Former top US Imam urges "frenzied crowds" in Tunisia that female genital mutilation is "imposed by the Koran"
Reading an article this morning by ANSAmed, "Tunisia: Crossroads of fanatical preachers and jihadists", on the influx of Muslim hate preachers since the fall of former president Zine El Abidine Ben Ali in last year's "Arab Spring", I noted the ending paragraph:
In a country that is debating its profile (Islamic or Arabic), the preachers find all too fertile soil in the absence of a response from the state, also urged by the leader of Ennahdha, Rashid Ghannouchi. Too many threats receive no response from the institutions: on Sunday a sheikh called Tunisians prepare to kill the Jews and on the same occasion a preacher wished the death (he later explained that he was speaking in political terms) of former premier Beji Caid Essebsi. And the air is still filled with the insane propositions of an Egyptian Wahhabi preacher, Wagdi Ghoneim, who came to Tunisia to say, before frenzied crowds, that female genital mutilation is not only imposed by the Koran, but are longed for because they are cosmetic surgery operations.
Hey, isn't Wagdi Ghoneim the top US muslim cleric that fled the US in December 2004 rather than be deported? Why, yes, it is.
Here's what Immigrations and Customs Enforcement had to say on his departure:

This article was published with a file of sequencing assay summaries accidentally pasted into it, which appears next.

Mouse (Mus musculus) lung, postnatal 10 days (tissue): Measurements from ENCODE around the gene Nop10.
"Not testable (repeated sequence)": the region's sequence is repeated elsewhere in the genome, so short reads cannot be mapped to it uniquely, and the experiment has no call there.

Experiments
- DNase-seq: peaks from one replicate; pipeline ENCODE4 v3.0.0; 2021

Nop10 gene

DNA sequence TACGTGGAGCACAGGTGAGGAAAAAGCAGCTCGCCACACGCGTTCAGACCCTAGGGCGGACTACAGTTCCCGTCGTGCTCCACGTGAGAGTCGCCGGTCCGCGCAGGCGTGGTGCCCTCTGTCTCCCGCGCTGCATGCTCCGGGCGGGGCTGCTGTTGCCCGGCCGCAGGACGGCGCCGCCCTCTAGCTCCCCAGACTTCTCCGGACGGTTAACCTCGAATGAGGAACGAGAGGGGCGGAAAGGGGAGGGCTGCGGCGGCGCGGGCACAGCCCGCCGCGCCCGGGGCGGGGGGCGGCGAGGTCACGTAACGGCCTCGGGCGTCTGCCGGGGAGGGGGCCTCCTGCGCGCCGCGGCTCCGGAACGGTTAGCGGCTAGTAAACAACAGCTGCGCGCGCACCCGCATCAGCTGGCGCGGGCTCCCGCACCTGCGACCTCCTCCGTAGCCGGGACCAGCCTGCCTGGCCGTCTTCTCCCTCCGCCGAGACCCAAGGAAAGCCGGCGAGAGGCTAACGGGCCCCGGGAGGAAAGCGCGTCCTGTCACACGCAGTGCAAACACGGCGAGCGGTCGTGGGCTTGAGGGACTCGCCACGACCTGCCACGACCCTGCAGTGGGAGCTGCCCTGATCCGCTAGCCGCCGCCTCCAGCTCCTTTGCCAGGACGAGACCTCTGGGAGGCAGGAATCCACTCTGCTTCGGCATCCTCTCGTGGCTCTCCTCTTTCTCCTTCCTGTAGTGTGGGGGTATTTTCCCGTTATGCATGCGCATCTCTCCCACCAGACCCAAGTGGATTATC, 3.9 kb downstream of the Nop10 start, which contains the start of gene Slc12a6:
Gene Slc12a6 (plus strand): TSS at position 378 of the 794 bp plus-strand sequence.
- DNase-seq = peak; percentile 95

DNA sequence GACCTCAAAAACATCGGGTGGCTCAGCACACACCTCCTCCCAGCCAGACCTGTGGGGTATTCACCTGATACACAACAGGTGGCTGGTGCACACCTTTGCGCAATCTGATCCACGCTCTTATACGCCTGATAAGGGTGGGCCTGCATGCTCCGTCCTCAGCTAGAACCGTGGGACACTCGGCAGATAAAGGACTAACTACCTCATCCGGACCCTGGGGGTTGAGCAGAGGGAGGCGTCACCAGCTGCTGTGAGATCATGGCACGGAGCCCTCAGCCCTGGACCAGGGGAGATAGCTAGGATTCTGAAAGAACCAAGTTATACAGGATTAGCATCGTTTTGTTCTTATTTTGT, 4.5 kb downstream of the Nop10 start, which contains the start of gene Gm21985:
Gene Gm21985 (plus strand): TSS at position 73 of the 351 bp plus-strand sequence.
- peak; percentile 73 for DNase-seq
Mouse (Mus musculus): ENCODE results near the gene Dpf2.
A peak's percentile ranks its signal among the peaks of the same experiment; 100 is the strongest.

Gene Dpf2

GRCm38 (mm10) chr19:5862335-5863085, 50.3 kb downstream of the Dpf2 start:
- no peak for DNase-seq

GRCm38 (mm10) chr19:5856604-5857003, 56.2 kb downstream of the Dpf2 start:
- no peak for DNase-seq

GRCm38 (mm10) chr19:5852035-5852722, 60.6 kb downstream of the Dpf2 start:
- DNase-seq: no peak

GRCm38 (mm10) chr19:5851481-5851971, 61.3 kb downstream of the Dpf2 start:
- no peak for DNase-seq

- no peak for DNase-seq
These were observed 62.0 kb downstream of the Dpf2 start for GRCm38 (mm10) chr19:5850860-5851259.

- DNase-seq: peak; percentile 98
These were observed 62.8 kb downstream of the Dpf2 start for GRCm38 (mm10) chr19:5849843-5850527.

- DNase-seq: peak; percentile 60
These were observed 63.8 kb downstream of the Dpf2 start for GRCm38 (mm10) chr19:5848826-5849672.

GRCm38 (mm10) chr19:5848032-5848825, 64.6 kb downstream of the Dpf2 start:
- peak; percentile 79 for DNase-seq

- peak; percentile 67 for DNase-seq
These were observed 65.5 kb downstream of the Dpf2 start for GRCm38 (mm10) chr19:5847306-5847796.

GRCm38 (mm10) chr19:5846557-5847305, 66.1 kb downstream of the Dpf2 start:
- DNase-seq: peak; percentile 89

The government alleges that Ghoneim, who came to the U.S. in 2001 from Egypt, participated in fundraising activities around the country that could have helped terrorist organizations, said Bill Odencrantz, U.S. Immigration and Customs Enforcement director of field legal operations.
Ghoneim has not been charged with terrorist activity, however. Instead, he was arrested at his Anaheim home Nov. 4 on suspicion of overstaying his religious-worker visa. He was charged with the immigration violation, Odencrantz said, "because it was the easiest charge to prove."
"Frankly, our task is not to sit around and wait for people to blow up buildings," Odencrantz said. "Our task is to look at situations and circumstances and take action against people."
As the late Billy Mays would say, "but wait, there's more!"
After the hearing, Hussam Ayloush, executive director of the Council on American-Islamic Relations, criticized the government's aggressive pursuit of the imam.
Ghoneim's case is part of a disturbing trend, which Ayloush described as "the selective application of laws on Muslims, especially on minor violations; the targeting of Muslim travelers at airports; the revoking of visas of Muslim visitors coming to the United States."